In the deepening haze their branches melt into filmy laces.
A grove of perennial pines are martial silhouettes
Guarding their hill against the stealthy, syrupy shadows
That flow down the valleys and melt into the crevices of the world.
How still is this mood between sunlight and lamp-burning time.
One moment more and a light will flash on in a window across the way.
Streetlamps will form a diamond-bright necklace down the avenue.
But now I wish to stand, alone in the deepening blue-gray dusk-
In this time of quiet reverie-
Molten silver on a shadowed Wall
Lights recollections in my soul.
Shreds of a song-
Or was it an experience?
It must have been the day before rememberance.
But 'tis recalled in a swift pain of rapture and content
When a beam of silver Hows liquid across my shadowed wall.
Dark Night enfolds us in serenity.
She spreads her sable wings to shroud the light,
Yet only half succeeds, for, in the heights
Of unknown realms, there hangs a brilliancy,
Celestial beacons of eternity,
A radiance across the drapes of Night,
With spectral lustre Haunting lesser light,
And giving Night an air of mystery.
I do not marvel at the men of old
Who worshipped Night's concave of heavenly hosts,
At ancients idolizing Hecks of gold,
And yet, I miss validity in boasts
Of men who witness miracles untold
And still expound: "There is no Lord of Hostsf'
Page 114 text:
one zigs when she should zag and the whole procedure is thrown into chaos. To the juniors May
Day is a day of anticipation. Envying the "glamorous" seniors in their long dresses and places of
honor, they wait impatiently on the threshold of their day of May. Finally, the Senior, whose
own wistful junior dreams have now been realized, approaches May Day exhausted and with a
profound feeling of relief that it will soon be over. Work on May Day committees-"Teaches
them responsibility!"-, incessant fittings, dance rehearsals, and mounting bills all have had their
share in quenching the wild, school-girl exuberance about May Day. There has been the struggle
to achieve a discreet-"Heavens, no ostentation!"-superiority over her classmates both in design,
color, and material of her dress, and in the choice and arrangement of her flowers.
The poor teachers also have their share of disillusionment concerning May Day. Granted that
about "show time" there is never a lack of excitement, the romantic aspect of May Day never
seems to be included in a teacher's concept of this festival. May Day is a time of bill collecting,
of study halls disrupted for practices, of constant ditties drifting into class in a most disconcerting
way from the piano accompanying the rehearsals, of the discipline problems of that dreaded, dead-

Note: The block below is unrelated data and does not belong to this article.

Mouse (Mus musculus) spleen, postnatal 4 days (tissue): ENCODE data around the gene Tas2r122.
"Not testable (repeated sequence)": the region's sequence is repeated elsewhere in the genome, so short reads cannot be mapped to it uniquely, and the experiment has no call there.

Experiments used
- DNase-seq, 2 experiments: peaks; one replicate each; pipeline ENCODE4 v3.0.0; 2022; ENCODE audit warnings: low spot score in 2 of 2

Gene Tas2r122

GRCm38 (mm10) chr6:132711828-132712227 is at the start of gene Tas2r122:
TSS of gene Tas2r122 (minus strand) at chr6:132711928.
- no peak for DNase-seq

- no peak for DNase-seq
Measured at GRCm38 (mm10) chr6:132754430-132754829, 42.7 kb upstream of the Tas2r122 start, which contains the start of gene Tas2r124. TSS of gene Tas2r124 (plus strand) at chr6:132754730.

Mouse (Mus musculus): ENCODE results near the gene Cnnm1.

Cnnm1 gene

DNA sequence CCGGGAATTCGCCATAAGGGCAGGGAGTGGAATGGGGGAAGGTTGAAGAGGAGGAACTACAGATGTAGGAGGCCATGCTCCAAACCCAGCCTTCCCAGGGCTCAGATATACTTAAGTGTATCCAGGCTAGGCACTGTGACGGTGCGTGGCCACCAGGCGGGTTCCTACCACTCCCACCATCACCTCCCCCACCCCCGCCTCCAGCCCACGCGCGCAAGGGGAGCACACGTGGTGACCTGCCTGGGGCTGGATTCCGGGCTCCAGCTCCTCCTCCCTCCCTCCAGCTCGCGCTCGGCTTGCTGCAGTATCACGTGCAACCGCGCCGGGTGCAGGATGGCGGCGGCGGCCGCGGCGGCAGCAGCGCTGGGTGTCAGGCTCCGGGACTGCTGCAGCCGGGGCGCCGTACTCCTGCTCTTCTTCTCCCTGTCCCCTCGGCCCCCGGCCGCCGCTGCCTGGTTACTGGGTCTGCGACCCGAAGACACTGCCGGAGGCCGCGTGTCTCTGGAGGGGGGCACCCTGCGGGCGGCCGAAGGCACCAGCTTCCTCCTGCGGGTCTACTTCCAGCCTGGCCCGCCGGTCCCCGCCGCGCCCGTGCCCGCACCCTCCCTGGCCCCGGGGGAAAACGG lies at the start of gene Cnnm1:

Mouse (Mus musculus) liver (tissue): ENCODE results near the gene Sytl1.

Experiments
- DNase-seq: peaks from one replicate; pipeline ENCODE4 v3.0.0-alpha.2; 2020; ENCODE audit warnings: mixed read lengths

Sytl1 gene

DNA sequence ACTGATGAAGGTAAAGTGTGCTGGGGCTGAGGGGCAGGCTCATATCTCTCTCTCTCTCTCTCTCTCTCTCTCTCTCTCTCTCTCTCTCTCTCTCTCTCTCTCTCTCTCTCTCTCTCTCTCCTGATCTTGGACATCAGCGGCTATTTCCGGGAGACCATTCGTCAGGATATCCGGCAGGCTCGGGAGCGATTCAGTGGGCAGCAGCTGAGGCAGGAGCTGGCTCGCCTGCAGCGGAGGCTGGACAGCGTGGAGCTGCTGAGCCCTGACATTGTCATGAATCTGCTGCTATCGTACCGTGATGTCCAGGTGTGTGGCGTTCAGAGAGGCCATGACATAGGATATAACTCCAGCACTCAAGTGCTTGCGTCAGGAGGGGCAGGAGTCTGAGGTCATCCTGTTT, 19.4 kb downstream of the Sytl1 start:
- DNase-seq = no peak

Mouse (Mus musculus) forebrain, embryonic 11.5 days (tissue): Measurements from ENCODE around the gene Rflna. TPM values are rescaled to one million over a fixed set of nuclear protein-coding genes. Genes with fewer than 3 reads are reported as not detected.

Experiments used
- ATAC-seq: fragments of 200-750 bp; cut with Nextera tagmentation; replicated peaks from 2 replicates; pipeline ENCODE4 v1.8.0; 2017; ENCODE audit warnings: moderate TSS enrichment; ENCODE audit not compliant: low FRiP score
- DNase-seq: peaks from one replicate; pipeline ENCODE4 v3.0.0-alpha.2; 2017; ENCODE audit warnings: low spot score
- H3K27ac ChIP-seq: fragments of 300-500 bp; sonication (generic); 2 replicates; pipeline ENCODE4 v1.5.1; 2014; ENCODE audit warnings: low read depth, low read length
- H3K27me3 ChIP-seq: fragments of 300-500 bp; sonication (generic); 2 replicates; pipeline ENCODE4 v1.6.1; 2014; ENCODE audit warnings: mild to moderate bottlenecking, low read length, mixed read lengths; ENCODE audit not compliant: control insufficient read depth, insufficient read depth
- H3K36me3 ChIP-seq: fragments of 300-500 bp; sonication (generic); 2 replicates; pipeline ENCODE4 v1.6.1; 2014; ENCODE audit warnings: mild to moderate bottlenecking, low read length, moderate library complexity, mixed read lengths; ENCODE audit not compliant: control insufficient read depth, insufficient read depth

ly "full rehearsal" from which there are "no absences excused", and of incessant phone calls to
the weather bureau to attempt to insure clear skies.
After the turmoil of practices and after the period of apathetic ''why-do-we-do-this-every
year?" feeling has worn off, the point of no return is passed-the tickets have been purchased
and the bleachers set up. The performance is under way. Out come the Seniors to the oft-heard
chords of Aida C several of them still trying to get the hang of the left-wait-right technique
necessary to keep in stepb. After the processional and after the seniors have exhibited their
gowns to the audience and taken their seats Cafter perfunctory and rather unsteady curtsies to
the Queen of the Mayb, the remainder of the students gambol on the lawn in various stages of
undress and equally diverse levels of coordination.
When the pageant is mercifully over, the recessional begins, and the audience gets another
chance to scrutinize and criticize the seniors' dresses. The student body joins in a couple of
choruses of "Happy Springtime" fwhich title a few cynical sophomores-who, by the way,
"goofed" the maypole again-alter to "Sappy Springtimenj and the pageant is over-for this
For May Day is one of those annual, traditional, never-to-be abandoned customs which keeps
itself going year after year. Certainly after a girl has danced folk dances in cheese cloth for five
years, she wants her chance at glory as a senior in May Day. And so the custom continues. And
gym teachers lose sleep thinking up themes and dance steps, and parents lose money paying for
costumes and dresses. Students lose time in practices, and teachers lose their minds every year
over the advent of the fifth month of the year. Perhaps the air force has the right idea after all.
"MAY DAY! " -Ann Corbitt.
ESSAY CONTEST WINNERS
FIRST PLACE WINNERS
Voice of Democracy Contest
Knights of Pytbias Speaking Contest
Civitan Essay Contest
SECOND PLACE WINNER
American Legion Oratorical Contest